Return to Grand Indonesia.
After a long consultation with the school representative – sardine-packed with information and the possibilities that lay ahead, I’d hav to contemplate my next steps back in Singapore – it was now time to do some sightseeing. I thought it’d be a great idea to explore Jakarta’s colonial past, and what better place to start than Jakarta’s old district, Kota.
Colonized by the Dutch, and christened the capital of the East Indies, Jakarta is a vision of Dutch urban planning. While the characteristic Dutch mastery of colonial architecture are still apparent and reminiscent of Holland, particularly in the old town, the city adopts what the Dutch call the “Indische”, or Oriental style. Whereas in Amsterdam where the land scarcity is reflected in the high-density, tall and narrow houses we’ve come to associate Dutch architecture with, in Jakarta, there’s a certain grandeur and extravagance; the types of houses, the wide, tree-lined streets, spacious gardens, large city squares and broad boulevards. However, like many European cities today, the imperial planners never foresaw that the cities of tomorrow would be crippled by gridlock.
The incessant honking, the pollution from these perpetual standstills and the tropical monsoonal climate can make Jakarta a very difficult place to sightsee. Kota, a derelict, decomposing relic of the yesteryears, had several museums that were allegedly worth seeing, not for the collections, but for the fact that these are supernatural hotspots. While the allure of meeting a spirit seemed enticing (to my mom at least, who displayed a restrained excitement in visiting after I told her about the ghosts), the “whatever” was getting to me. I can’t say it’s the heat because it was honestly, not warm, nor was the humidity very high, either. I just wasn’t very willing to step in, for some reason.
With that, we took the TransJakarta bus rapid transit line 1 towards Grand Indonesia, where my mom was all too trigger happy to spend our money on souvenir snacks. But first, lunch.
Still in the sightseeing zone, we lunched at Kafe Betawi, a chain restaurant that’s actually good. The word, “Betawi” is a nod to “Batavia”, the former name of Jakarta, so you know you’re gonna get some authentic Jakartan delights here. After all, if you’ve got American Airlines and Wall Street Journal praising you to the skies, you know you’ve come to the right place. As the latter puts it, “[Kafe Betawi]… actually has become one of the few places in the city to try such classic street foods in Jakarta”.
Once again, Kafe Betawi’s menu is a testament to just how dynamic and varied Indonesian cuisine really is. From the somewhat familiar nasi goreng and sate – which look and taste different from their Malaysian counterparts – it rolls into the plain unfamiliar, like nasi pindang bandeng, laksa betawi and lontong cap gomeh.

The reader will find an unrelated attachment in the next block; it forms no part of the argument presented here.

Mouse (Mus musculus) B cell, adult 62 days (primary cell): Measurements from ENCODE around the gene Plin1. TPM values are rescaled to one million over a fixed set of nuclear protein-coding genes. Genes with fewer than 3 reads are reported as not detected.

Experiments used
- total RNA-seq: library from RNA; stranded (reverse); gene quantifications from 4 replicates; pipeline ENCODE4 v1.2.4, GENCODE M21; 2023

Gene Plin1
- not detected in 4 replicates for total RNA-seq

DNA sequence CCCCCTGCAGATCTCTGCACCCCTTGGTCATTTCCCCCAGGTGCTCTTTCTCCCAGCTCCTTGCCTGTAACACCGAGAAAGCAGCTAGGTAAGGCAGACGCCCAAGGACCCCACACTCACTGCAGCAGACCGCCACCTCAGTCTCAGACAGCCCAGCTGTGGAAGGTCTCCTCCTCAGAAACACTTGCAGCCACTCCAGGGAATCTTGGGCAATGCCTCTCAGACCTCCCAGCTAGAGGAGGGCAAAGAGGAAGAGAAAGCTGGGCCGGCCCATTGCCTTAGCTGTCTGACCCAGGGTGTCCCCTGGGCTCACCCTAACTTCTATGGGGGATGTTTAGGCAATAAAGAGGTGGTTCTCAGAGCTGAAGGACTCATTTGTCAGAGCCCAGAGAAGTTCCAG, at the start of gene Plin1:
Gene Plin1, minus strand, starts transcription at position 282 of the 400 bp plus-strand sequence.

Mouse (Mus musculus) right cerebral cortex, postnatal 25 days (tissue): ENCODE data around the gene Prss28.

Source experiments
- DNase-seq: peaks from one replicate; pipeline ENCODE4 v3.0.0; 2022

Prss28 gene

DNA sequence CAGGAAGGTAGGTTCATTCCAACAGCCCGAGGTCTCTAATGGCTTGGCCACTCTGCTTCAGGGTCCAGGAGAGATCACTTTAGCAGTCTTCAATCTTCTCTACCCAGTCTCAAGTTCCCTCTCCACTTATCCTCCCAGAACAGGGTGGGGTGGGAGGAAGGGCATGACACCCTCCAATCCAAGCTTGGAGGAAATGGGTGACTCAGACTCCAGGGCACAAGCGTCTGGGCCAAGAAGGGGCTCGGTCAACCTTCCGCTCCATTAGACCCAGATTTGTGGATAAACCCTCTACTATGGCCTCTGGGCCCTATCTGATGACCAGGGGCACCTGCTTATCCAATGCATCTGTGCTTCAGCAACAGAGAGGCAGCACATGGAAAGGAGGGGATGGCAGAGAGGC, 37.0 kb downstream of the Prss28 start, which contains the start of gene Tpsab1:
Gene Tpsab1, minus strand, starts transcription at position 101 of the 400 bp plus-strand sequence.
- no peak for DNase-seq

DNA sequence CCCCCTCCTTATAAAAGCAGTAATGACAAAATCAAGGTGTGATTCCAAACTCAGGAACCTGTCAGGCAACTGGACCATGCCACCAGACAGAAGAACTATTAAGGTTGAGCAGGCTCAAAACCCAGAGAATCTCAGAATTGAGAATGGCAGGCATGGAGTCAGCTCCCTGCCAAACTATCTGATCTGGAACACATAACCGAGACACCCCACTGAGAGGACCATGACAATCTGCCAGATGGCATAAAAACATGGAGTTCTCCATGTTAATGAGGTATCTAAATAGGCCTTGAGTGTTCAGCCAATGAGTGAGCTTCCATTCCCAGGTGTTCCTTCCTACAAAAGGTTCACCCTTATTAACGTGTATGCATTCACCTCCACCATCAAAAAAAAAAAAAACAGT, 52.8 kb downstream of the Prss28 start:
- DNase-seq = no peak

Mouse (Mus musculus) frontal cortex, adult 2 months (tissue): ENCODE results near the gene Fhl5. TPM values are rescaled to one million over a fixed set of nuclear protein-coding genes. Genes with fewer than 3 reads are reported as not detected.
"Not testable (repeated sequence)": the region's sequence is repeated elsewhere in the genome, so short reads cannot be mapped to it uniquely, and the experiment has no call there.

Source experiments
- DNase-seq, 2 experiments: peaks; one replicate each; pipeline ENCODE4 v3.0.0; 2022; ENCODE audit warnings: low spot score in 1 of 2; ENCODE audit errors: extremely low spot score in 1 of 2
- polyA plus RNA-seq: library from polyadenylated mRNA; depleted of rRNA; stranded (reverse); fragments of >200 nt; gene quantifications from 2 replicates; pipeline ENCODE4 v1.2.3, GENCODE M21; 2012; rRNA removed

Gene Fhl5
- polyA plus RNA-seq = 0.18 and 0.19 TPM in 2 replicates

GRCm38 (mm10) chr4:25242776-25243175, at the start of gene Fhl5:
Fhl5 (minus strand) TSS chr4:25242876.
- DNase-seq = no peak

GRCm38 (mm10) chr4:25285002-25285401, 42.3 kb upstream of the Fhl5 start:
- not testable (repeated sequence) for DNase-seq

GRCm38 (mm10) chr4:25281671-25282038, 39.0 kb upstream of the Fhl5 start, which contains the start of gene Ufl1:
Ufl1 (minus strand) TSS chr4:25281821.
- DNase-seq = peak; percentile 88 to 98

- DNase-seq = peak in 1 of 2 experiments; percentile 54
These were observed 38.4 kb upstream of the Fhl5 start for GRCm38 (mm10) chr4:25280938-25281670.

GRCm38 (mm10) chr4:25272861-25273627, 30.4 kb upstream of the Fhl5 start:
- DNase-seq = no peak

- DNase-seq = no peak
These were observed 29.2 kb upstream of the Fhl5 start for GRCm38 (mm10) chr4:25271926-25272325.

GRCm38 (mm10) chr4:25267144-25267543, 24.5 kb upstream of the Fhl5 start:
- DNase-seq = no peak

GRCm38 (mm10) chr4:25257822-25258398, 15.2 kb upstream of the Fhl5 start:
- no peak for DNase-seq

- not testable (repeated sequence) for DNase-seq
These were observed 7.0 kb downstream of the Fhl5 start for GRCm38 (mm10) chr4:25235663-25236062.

We decided we’d keep it simple first (because my mom wanted to try the cakes here), so I ordered a very simplistic Soto Mie, which is chicken broth noodles served with vegetables and generous servings of rambak, or fried cow skin. Rambak is a pretty common Javanese snack, served as an appetizer (in Javanese restaurants,
there are snacks on the table which you can pick, and charged accordingly). It’s also particularly appetizing in broths, especially when doused with a generous portion of Indonesian chili sauce. It’s simple and deliciously hearty.
My mom on the other hand, ordered the Burbur Ayam, or chicken porridge. What we really enjoy about Indonesian-style porridge is that it’s not meant to be a gastronomic snooze fest. Instead, it’s a kaleidoscope of textures and flavors. You’ve got the mushy risotto in an ultra-rich chicken concentrate, and the condiments of
parsley, fried onion, shallots, as well as crackers of various flavors and textures which when mixed together, produces a real wholesome treat, perfect for a cold, rainy day.
To pair our mains, we ordered some side dishes, which we didn’t quite realize would feature so strongly or be so comprehensive in Indonesian cuisine. They’re almost like Korean banchan or Spanish tapas, but they’re more often a little more dynamic in flavor, and aren’t complimentary but no matter, they cost very little, anyway. What we ordered, I should mention, is not representative of what’s generally available. It’s merely because my mom loves paru (fried lung), and I’ve been dying to eat tripe since, forever.
So yes, Kafe Betawi is pretty commercialized, but it offers the best of both worlds, the air-conditioned comfort and hygiene of a chain, and the authenticity of Jakartan street food. It’s probably not the best, but for a tourist, it’s pretty close if you wanna take the safe route.
Opens: 1000h to 2200h
Outlets: 28 stores nationwide, 22 in Jakarta
Grand Indonesia, Level LG
TransJakarta bus rapid transit line 1 to Bundaran HI halt, or Tosari ICBC halt. Alternatively, take a taxi.